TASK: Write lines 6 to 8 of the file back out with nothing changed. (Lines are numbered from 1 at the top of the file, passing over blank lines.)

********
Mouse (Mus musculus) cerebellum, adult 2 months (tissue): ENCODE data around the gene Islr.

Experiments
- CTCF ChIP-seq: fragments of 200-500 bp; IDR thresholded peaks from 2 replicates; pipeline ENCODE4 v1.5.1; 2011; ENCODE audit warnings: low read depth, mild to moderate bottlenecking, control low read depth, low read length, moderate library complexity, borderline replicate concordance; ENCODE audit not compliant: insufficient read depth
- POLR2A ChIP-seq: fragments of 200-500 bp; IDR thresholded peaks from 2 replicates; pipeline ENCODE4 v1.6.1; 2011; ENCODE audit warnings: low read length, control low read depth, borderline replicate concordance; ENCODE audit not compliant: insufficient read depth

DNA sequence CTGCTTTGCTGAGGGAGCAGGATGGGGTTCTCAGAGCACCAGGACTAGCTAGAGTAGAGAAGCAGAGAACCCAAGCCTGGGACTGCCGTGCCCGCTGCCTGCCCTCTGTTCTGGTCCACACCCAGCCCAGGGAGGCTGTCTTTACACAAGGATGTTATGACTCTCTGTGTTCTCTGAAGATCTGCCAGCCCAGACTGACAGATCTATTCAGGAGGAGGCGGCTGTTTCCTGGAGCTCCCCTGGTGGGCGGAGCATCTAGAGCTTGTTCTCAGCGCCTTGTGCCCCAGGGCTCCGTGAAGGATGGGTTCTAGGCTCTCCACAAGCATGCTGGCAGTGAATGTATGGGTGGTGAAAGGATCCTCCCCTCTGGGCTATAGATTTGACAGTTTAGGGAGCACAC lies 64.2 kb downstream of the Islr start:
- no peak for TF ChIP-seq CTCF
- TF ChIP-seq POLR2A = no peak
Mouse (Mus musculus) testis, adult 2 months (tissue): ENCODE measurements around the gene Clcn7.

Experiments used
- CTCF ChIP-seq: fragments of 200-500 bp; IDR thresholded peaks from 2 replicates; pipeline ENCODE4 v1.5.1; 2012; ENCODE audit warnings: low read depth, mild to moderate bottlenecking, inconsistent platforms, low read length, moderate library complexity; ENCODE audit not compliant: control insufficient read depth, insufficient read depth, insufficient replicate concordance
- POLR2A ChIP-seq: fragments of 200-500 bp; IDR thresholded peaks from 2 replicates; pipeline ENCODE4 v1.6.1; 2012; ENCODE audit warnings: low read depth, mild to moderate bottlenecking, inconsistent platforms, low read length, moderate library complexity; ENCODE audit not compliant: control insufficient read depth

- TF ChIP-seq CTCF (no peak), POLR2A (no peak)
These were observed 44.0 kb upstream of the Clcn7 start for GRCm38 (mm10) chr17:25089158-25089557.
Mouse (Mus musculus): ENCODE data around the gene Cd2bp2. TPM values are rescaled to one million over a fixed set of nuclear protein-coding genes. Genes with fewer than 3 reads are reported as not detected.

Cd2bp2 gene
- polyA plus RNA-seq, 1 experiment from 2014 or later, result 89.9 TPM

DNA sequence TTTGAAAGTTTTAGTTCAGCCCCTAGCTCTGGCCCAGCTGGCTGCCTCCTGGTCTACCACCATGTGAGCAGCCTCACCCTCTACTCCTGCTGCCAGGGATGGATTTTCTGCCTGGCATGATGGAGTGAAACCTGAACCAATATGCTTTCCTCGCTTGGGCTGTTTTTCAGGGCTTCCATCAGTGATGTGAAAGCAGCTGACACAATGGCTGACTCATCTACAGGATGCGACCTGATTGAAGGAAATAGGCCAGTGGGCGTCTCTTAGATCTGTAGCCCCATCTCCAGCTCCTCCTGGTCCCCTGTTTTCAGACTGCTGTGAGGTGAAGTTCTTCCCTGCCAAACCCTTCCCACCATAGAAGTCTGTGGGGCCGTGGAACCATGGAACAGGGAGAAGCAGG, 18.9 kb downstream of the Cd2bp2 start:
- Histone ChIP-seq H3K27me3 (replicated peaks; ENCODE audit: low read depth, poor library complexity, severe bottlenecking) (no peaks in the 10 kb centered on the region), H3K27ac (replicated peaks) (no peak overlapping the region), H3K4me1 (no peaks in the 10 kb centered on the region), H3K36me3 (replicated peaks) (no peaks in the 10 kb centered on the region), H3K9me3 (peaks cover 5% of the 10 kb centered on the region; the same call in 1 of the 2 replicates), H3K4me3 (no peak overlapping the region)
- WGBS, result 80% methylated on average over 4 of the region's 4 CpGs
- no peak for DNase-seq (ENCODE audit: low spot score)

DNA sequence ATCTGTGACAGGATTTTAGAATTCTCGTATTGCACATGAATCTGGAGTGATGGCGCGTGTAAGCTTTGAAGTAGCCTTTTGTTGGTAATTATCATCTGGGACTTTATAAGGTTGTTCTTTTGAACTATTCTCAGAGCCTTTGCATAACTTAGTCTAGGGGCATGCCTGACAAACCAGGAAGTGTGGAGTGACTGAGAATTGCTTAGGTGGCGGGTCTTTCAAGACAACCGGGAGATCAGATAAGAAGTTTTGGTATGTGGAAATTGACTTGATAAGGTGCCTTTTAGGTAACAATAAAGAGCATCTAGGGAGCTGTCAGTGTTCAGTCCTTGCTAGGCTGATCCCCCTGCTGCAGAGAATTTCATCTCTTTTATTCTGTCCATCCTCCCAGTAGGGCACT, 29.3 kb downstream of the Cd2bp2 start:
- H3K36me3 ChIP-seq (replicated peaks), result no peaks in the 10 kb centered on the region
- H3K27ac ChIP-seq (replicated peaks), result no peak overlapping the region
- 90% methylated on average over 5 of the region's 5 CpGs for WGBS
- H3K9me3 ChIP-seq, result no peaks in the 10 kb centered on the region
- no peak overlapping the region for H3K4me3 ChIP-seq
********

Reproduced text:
- no peak for TF ChIP-seq CTCF
- TF ChIP-seq POLR2A = no peak
Mouse (Mus musculus) testis, adult 2 months (tissue): ENCODE measurements around the gene Clcn7.